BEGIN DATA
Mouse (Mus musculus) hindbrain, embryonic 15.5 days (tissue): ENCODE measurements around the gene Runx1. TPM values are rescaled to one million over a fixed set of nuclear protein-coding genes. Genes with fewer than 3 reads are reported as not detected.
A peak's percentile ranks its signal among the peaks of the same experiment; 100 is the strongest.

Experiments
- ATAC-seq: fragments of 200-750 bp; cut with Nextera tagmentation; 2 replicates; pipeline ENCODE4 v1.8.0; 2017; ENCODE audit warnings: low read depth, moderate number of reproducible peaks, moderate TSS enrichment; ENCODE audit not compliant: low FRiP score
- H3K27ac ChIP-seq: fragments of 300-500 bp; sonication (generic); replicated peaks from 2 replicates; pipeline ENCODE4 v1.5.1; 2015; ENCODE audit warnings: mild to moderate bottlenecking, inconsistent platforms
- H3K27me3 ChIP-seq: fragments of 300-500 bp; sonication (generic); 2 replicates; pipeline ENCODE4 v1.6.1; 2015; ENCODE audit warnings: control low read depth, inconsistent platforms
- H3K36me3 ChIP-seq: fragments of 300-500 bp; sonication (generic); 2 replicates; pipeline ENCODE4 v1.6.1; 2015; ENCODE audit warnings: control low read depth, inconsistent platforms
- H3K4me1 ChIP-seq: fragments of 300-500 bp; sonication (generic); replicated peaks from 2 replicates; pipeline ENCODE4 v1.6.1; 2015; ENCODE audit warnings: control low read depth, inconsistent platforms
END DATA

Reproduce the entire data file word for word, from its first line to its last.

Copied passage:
Mouse (Mus musculus) hindbrain, embryonic 15.5 days (tissue): ENCODE measurements around the gene Runx1. TPM values are rescaled to one million over a fixed set of nuclear protein-coding genes. Genes with fewer than 3 reads are reported as not detected.
A peak's percentile ranks its signal among the peaks of the same experiment; 100 is the strongest.

Experiments
- ATAC-seq: fragments of 200-750 bp; cut with Nextera tagmentation; 2 replicates; pipeline ENCODE4 v1.8.0; 2017; ENCODE audit warnings: low read depth, moderate number of reproducible peaks, moderate TSS enrichment; ENCODE audit not compliant: low FRiP score
- H3K27ac ChIP-seq: fragments of 300-500 bp; sonication (generic); replicated peaks from 2 replicates; pipeline ENCODE4 v1.5.1; 2015; ENCODE audit warnings: mild to moderate bottlenecking, inconsistent platforms
- H3K27me3 ChIP-seq: fragments of 300-500 bp; sonication (generic); 2 replicates; pipeline ENCODE4 v1.6.1; 2015; ENCODE audit warnings: control low read depth, inconsistent platforms
- H3K36me3 ChIP-seq: fragments of 300-500 bp; sonication (generic); 2 replicates; pipeline ENCODE4 v1.6.1; 2015; ENCODE audit warnings: control low read depth, inconsistent platforms
- H3K4me1 ChIP-seq: fragments of 300-500 bp; sonication (generic); replicated peaks from 2 replicates; pipeline ENCODE4 v1.6.1; 2015; ENCODE audit warnings: control low read depth, inconsistent platforms